Gaza's youth using art to overcome the scars of war

The 2014 bombing of Gaza destroyed schools, hospitals and thousands of family homes, and eight years of blockade has made the situation even worse. The restrictions on movement, trade, building materials and equipment means that young people have little chance of a job, a home of their own, decent health care or a proper education.

Last summer, 16 year old Eba'a Hamouda watched terrified as the bombs fell all around her in Gaza. Since then she has used her love of drawing and writing to try and come to terms with what happened.

"When I'm sad, I draw and write," she says. "After all that I went through, like all my peers - being imprisoned in Gaza, living horrible moments of war and seeing many people my age being killed or losing their homes - this is the only way that I can speak about what I feel. And also, about my hopes and dreams.”

Eba'a is one of the young people in Gaza being helped by Oxfam's partner, the Culture and Free Thought Association (CFTA). According to the UN, more than 300,000 children and young people in Gaza need psychosocial support after the trauma of the conflict - the third in six years.  Many lost relatives, friends, homes and schools in the bombing.

At CFTA, Eba'a says, "I found a place where I can turn my energy into art." After the horror of the past years, she still hopes of a better future. "I have a simple dream - to travel, visit other countries and see how the world looks outside Gaza."

But under the Israeli blockade - now eight years old - most people in Gaza are unable to leave. "I feel how deprived children in Gaza are when I see photos of children on the Internet and on TV travelling from one country to another," says Eba'a. "This is a basic right that we should all enjoy.”

Eba'a recently took part in an event organised by CFTA to launch a new book and drawings produced by teenagers from across Gaza. Some of the drawings were produced by 17 year old Hamza Shaheen. A year ago Hamza and his family had to flee their home to escape the bombing. He started to go to CFTA soon after, where he was encouraged to paint about what he went through.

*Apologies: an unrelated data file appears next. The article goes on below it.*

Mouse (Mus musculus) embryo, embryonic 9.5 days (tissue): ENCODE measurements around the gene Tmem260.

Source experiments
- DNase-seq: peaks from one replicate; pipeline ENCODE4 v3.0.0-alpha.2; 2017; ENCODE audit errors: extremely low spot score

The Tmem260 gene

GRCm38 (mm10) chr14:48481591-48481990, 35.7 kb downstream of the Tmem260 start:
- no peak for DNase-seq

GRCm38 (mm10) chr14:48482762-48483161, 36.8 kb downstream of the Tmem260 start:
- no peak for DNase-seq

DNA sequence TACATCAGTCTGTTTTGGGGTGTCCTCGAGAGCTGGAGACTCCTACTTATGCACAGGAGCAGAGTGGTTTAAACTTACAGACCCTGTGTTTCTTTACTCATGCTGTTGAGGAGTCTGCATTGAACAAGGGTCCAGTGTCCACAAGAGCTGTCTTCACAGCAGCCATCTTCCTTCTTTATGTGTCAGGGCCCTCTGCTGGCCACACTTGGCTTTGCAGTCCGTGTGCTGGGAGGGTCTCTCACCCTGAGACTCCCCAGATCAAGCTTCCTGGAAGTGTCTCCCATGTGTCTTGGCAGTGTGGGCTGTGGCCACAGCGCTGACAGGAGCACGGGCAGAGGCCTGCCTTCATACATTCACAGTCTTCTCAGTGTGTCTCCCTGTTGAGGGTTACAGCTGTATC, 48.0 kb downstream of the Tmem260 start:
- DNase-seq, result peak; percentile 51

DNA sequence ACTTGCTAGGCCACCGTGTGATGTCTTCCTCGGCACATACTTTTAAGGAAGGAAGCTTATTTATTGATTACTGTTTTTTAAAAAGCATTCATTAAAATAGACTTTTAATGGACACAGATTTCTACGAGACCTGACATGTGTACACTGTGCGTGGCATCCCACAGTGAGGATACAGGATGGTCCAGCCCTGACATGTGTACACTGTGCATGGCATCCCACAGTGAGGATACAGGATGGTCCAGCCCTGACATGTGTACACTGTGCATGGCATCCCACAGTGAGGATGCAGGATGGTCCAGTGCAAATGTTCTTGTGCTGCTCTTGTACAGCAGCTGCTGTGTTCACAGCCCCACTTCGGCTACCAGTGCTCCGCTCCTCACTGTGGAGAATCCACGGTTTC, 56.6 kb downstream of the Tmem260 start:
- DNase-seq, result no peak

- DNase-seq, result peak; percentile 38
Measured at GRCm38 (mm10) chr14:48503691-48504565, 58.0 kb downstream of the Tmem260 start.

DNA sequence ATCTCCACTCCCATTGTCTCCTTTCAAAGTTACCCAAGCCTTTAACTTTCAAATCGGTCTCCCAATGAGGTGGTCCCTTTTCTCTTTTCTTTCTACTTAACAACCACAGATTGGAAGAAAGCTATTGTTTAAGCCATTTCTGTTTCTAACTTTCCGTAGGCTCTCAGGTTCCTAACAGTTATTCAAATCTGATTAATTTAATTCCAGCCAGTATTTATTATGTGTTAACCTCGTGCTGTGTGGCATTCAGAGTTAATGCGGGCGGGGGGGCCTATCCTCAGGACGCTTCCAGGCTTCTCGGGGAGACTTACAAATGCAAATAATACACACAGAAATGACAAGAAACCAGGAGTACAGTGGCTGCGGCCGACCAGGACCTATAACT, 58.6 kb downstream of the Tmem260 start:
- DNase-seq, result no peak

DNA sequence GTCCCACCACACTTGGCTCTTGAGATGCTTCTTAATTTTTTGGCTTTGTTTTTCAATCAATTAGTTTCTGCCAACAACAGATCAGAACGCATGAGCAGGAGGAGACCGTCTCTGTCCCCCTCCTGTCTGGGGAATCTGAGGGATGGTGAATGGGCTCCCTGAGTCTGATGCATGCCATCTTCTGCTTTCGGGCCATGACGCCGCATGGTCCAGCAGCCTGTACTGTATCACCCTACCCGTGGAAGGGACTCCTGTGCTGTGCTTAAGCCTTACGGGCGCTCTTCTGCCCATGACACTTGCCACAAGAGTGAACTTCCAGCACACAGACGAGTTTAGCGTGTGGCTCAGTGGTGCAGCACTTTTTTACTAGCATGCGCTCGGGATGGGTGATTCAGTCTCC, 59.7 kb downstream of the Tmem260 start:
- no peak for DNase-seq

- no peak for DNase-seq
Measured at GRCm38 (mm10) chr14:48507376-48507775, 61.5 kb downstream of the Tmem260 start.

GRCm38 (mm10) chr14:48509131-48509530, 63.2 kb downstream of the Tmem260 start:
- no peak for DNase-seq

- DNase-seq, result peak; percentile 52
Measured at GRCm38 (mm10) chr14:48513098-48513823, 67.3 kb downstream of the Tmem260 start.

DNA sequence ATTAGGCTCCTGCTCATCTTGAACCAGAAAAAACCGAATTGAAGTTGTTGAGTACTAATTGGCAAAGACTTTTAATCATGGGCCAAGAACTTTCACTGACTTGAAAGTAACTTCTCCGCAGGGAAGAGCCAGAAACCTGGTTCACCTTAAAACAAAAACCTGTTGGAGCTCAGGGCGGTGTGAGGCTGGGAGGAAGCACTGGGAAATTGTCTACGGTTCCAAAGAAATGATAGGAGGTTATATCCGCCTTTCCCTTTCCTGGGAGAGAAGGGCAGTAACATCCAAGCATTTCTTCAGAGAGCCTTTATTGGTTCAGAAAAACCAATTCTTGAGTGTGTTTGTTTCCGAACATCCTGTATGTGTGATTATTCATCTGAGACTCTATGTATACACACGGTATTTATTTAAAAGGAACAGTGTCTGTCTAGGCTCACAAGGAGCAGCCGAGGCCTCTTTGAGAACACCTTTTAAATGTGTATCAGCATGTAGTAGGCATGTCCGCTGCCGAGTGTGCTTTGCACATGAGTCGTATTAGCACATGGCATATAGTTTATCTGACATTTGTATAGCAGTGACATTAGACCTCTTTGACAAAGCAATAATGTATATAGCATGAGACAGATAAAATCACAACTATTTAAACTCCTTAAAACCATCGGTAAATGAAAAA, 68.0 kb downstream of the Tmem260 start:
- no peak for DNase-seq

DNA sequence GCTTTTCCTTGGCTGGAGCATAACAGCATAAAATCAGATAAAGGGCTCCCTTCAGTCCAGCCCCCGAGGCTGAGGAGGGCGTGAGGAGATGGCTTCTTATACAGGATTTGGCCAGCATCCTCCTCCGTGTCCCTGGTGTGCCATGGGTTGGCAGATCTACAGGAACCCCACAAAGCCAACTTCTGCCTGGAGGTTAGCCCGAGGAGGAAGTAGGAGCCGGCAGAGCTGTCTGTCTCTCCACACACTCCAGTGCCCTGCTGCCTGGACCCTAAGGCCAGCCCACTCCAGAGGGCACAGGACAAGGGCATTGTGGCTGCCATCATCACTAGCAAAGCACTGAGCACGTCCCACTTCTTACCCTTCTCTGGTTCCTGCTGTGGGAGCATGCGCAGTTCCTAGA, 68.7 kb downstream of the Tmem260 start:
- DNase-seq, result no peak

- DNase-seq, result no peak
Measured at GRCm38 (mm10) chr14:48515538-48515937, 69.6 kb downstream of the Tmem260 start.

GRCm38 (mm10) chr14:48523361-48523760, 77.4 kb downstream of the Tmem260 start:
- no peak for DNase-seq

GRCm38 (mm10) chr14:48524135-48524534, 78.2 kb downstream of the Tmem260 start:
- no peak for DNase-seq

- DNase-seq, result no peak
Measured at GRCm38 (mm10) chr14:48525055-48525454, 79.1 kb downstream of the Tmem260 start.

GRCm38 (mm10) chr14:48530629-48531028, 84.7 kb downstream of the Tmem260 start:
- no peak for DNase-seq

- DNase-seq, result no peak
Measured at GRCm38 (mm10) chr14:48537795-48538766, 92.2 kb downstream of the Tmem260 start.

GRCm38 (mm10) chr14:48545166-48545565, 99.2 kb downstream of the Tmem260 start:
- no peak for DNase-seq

"I found a lot of support there and my skills have really grown," says Hamza. "I organised and participated in different exhibitions - it's a big success in my life. I never imagined that people would come and see what I draw. I even did a drawing that was sold in America! This made me more self confident and gave a meaning to my life. Drawing is my life. It helps me to express my feelings and share my thoughts, and to tell the outside world about the suffering we live in Gaza and how children felt during the war. I want to use my talent to bring change to the lives of Gaza's children."

Hamza dreams of becoming a famous artist, but knows this will be difficult living in Gaza under blockade. "But I insist this should not stop me from dreaming," he says.

Eight years of blockade and conflict has left life extremely tough for Gaza's youth. The economy has been devastated, with more than 60 percent of young people now unemployed - the highest rate in the world. Students who have received places at universities overseas, or at Palestinian universities in the West Bank, have been prevented from travelling to attend. More than 20 schools and kindergartens that were bombed in last year's conflict still lie in ruins. Yet at CFTA, young people are refusing to give up and trying to find their own ways to cope, and raise their voices of hope.